The English corner with Michael Clarke
With the huge increase in numbers of foreign visitors to its shores Iceland is literally bursting at its seams. Just how long it can continue advertising unspoilt nature is the big question. Most other countries charge an entrance fee to their national parks and places of interest. In Iceland it is almost impossible to fence off the mountains, waterfalls and geysers, and a new problem is causing quite literally quite a stink-shit. There are almost no public toilets and many of the natural wonders are situated far from the Madding Crowd where running water and sewage facilities are sparse. Traditionally people have been allowed to camp for the night in just about any unfenced area and have been trusted to cover their tracks, or rather turds. Due to the sparseness of the population and the vastness of the open spaces no-one has cared a shit until recent years with the huge spike in tourism and in particular rented minivans with a bed in the back. And these tiny homes on wheels don’t have Porta-potties™ in the boot. Now people are parking for the night anywhere they can and leaving their calling cards or at least jobbies literally at every location. Among the places they have chosen to defecate are churchyards and cemeteries. Not very pleasant turning up to put flowers on the grave where uncle Magnus is interred to discover that he is in fact in turd.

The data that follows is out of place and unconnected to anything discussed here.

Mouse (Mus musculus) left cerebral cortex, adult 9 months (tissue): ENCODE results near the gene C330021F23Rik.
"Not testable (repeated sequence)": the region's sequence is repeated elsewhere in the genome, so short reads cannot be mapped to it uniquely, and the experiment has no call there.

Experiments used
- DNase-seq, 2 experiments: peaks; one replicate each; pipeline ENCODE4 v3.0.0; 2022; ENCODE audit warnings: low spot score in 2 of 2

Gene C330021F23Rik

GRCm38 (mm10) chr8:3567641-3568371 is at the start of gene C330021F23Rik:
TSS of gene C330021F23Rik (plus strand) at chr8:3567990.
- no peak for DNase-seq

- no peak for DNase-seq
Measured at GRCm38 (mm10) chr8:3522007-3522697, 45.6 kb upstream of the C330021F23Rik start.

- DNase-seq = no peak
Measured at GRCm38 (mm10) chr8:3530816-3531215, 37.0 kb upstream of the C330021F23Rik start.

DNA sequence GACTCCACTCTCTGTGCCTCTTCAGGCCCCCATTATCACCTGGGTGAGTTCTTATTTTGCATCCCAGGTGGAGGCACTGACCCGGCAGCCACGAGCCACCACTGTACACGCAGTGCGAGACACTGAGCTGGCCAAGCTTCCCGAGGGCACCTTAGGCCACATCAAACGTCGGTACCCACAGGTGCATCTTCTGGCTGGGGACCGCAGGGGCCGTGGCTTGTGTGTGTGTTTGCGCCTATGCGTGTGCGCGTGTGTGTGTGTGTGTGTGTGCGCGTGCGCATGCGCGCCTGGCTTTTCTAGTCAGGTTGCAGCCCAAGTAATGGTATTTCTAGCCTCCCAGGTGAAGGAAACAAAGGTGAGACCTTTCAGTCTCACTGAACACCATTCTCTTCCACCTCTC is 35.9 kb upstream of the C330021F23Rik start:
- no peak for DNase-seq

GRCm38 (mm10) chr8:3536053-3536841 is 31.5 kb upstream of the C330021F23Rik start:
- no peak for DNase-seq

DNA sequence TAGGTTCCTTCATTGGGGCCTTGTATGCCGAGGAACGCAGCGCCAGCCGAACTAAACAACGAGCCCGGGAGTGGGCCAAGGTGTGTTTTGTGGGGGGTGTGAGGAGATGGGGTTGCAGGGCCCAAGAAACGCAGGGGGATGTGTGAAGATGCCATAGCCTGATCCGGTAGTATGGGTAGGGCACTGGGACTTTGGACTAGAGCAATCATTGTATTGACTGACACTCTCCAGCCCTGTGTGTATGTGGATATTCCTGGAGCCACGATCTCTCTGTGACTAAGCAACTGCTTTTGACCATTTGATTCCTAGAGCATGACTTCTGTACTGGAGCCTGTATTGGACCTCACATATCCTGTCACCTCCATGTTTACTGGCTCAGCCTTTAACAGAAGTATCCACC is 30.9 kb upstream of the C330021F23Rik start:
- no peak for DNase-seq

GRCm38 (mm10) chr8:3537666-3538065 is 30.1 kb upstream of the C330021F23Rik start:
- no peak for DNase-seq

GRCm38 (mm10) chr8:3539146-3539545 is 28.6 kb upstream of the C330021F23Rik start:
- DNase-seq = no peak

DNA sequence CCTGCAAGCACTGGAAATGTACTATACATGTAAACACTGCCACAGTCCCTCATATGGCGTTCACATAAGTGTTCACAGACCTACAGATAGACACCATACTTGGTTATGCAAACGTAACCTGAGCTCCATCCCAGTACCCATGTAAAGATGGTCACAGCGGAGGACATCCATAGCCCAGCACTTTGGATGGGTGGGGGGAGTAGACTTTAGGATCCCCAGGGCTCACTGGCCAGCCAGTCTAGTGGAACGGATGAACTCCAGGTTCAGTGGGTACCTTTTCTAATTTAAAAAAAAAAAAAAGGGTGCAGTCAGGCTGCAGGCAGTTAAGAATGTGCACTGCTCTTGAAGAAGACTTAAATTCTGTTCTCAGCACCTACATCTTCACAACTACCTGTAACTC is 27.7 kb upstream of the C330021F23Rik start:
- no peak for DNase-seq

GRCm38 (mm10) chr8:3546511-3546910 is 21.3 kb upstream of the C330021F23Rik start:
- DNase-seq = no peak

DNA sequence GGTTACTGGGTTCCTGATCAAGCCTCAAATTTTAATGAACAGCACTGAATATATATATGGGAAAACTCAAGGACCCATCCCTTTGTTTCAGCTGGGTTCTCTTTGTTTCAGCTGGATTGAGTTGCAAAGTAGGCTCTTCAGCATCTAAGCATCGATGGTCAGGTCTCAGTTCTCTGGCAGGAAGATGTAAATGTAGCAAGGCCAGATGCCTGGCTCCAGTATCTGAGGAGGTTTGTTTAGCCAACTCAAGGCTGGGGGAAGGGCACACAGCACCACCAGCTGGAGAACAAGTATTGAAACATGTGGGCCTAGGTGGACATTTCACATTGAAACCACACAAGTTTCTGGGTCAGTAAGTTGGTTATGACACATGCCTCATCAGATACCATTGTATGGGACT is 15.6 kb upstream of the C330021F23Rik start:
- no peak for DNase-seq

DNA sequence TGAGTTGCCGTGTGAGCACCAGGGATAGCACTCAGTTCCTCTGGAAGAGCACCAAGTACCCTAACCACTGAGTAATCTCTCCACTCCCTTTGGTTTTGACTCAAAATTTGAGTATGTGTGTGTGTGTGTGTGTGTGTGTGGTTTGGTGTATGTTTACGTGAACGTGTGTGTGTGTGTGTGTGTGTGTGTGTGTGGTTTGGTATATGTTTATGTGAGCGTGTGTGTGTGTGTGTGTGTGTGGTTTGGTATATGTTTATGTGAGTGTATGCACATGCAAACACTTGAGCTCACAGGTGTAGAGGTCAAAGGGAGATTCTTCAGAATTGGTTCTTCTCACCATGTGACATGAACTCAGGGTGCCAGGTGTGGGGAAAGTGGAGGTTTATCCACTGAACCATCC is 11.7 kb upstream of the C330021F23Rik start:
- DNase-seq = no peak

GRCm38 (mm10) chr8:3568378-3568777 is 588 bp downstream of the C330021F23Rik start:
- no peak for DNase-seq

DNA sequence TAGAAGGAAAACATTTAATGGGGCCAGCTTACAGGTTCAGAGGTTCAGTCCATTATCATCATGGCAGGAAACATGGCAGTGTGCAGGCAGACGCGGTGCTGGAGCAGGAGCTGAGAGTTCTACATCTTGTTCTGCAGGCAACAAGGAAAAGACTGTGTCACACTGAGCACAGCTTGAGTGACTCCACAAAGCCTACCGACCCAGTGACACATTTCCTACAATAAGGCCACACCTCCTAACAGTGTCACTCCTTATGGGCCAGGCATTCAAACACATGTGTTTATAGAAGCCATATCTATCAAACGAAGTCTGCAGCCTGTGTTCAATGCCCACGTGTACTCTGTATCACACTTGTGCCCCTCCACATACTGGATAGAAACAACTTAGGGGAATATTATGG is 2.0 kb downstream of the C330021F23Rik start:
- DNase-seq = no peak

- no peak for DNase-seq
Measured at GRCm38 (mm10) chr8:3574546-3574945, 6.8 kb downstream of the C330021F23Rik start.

So what can be done?
Signs could be mass produced and erected everywhere similar to those found in public parks. “Visitors are requested to clean up after themselves and dispose of fecal waste in the bins provided.” These could include a cartoon of a squatting pin man dropping his load. But I fear that the enjoyment of Iceland’s unspoilt nature would hardly improve with signs and bins of shit all over the place.
For years parliament has been debating on how to cope with increased tourism particularly places of interest and one of the ideas was charging literally an entrance fee to the country at point of entry. The idea was to improve facilities but opponents fear that the money would end up as just another tax opportunity and Icelanders feel they pay more than enough tax already. Perhaps the best idea is for someone to set up public conveniences that can be accessed through an app on a smartphone and here is perhaps an excellent business opportunity.
Failing that a fleet of drones with cameras and ass recognition software could be deployed and fines sent out for illegal defecations. Any other constructive ideas will certainly not to be poo-pood upon.
Akureyri vikublað 23. júlí 2015